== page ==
I’ve been using bmf (Bayesian Mail Filter) lately to filter spam. Having previously used SpamAssassin, it’s obvious that bmf is a much smaller and more focused application. It’s written in C so it’s very fast and it’s also very easy to operate.
To give bmf some initial training take two mbox files, one with spam and one with ham, and run the following:
cat spam.mbox | bmf -S cat ham.mbox | bmf -N
In the future if bmf makes a mistake just pipe the incorrectly flagged
bmf -N or
bmf -S as necessary.
Next, bmf needs to process each message you receive. This is usually
done using a
.forward file to call procmail and a
which calls bmf. For example, here is my
.forward file at SDF:
"|IFS=' '&&exec /usr/pkg/bin/procmail -f-||exit 75 #jrblevin"
If you have an SDF account, running
nospam -e should set this up
for you (but it will also set up other procmail rules which you
might not want if you’re going to use bmf).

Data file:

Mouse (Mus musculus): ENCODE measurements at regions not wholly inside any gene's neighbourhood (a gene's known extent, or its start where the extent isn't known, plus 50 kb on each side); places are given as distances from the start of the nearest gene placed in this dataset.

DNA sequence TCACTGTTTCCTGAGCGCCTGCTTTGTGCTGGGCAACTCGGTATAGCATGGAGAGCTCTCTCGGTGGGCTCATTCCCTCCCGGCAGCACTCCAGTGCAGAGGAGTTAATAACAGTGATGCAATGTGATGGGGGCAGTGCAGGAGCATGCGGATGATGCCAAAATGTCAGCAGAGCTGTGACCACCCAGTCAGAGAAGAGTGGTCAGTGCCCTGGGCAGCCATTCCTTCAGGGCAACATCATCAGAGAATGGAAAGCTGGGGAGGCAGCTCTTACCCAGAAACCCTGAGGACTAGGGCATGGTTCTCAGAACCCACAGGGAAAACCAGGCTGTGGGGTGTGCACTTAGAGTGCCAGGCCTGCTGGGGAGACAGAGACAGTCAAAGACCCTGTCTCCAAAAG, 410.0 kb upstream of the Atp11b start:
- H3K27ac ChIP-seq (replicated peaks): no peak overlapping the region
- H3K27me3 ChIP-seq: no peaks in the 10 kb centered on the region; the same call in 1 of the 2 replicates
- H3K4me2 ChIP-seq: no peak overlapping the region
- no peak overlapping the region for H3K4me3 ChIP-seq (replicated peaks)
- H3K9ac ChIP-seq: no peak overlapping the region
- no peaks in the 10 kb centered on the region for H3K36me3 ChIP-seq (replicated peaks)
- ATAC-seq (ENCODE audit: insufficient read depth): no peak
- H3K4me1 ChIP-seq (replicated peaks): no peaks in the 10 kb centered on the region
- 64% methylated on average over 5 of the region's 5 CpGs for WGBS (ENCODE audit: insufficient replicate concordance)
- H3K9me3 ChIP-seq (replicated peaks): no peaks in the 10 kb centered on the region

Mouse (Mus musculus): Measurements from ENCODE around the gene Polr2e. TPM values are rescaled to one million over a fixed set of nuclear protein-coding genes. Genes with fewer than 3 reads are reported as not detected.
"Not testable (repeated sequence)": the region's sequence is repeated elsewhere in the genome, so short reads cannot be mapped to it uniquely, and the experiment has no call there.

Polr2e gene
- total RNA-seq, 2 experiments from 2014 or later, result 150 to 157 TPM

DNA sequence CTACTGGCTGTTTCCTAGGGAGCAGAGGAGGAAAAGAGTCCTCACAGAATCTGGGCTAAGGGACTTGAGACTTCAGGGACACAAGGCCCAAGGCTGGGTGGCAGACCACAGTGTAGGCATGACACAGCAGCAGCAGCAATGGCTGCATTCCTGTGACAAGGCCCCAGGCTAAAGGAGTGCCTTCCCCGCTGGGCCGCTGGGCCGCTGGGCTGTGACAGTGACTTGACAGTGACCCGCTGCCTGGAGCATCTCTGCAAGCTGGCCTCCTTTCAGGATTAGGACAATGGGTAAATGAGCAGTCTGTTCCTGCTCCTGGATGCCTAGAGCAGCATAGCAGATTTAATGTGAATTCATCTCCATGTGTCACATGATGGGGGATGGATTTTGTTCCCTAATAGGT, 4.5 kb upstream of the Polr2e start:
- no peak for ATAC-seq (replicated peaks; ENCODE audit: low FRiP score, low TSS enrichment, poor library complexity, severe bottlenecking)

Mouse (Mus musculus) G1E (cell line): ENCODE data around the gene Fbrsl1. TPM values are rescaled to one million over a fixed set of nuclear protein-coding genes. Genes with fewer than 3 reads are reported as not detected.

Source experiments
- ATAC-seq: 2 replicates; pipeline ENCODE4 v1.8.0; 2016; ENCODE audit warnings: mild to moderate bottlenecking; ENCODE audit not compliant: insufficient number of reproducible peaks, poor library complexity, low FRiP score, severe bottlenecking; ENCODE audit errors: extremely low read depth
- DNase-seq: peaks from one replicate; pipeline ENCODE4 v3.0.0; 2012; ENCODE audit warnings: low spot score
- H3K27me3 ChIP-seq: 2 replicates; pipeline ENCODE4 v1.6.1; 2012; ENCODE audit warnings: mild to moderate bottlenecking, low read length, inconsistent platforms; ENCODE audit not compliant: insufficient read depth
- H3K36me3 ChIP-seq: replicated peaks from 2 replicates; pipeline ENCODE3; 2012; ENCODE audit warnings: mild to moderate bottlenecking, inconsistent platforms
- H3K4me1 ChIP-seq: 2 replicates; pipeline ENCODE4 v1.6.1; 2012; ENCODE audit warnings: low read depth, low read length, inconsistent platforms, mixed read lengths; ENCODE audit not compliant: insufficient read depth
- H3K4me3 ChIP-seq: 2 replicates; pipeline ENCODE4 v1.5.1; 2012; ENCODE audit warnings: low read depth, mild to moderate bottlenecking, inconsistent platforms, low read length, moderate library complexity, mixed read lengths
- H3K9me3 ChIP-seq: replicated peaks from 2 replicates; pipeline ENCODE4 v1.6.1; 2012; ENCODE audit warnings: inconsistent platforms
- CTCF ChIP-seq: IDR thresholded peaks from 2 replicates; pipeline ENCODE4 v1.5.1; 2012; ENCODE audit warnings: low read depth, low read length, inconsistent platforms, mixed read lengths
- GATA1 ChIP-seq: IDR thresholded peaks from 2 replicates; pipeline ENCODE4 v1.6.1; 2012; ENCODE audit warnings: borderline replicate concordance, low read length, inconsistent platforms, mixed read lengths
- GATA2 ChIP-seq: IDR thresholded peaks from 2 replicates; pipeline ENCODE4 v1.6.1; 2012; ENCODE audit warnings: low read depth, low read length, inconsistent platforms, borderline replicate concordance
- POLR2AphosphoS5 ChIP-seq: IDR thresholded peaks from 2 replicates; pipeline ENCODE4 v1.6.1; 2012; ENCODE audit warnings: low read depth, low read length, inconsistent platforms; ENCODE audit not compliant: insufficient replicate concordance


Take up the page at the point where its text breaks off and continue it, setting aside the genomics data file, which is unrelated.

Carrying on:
Now, once procmail gets the message, it should send it to bmf. Here’s
:0fw | /usr/pkg/bin/bmf -p :0: * ^X-Spam-Status: Yes /arpa/gm/j/jrblevin/mail/spam
This says to pipe the message to bmf and if bmf declares that it’s spam
(by setting the X-Spam-Status header), then save the message to
~/mail/spam. Adjust the bmf and mailbox paths accordingly.
If you use mutt, here are the keyboard shortcuts I use:
# Classify mail as spam or ham macro index S "| bmf -S\n<save-message>=spam\n" "SPAM" macro pager S "| bmf -S\n<save-message>=spam\n" "SPAM" macro index H "| bmf -N\n" "HAM" macro pager H "| bmf -N\n" "HAM"
S pipes tells bmf that the selected message is spam and moves
it to the
spam folder. Pressing
H classifies the message as ham.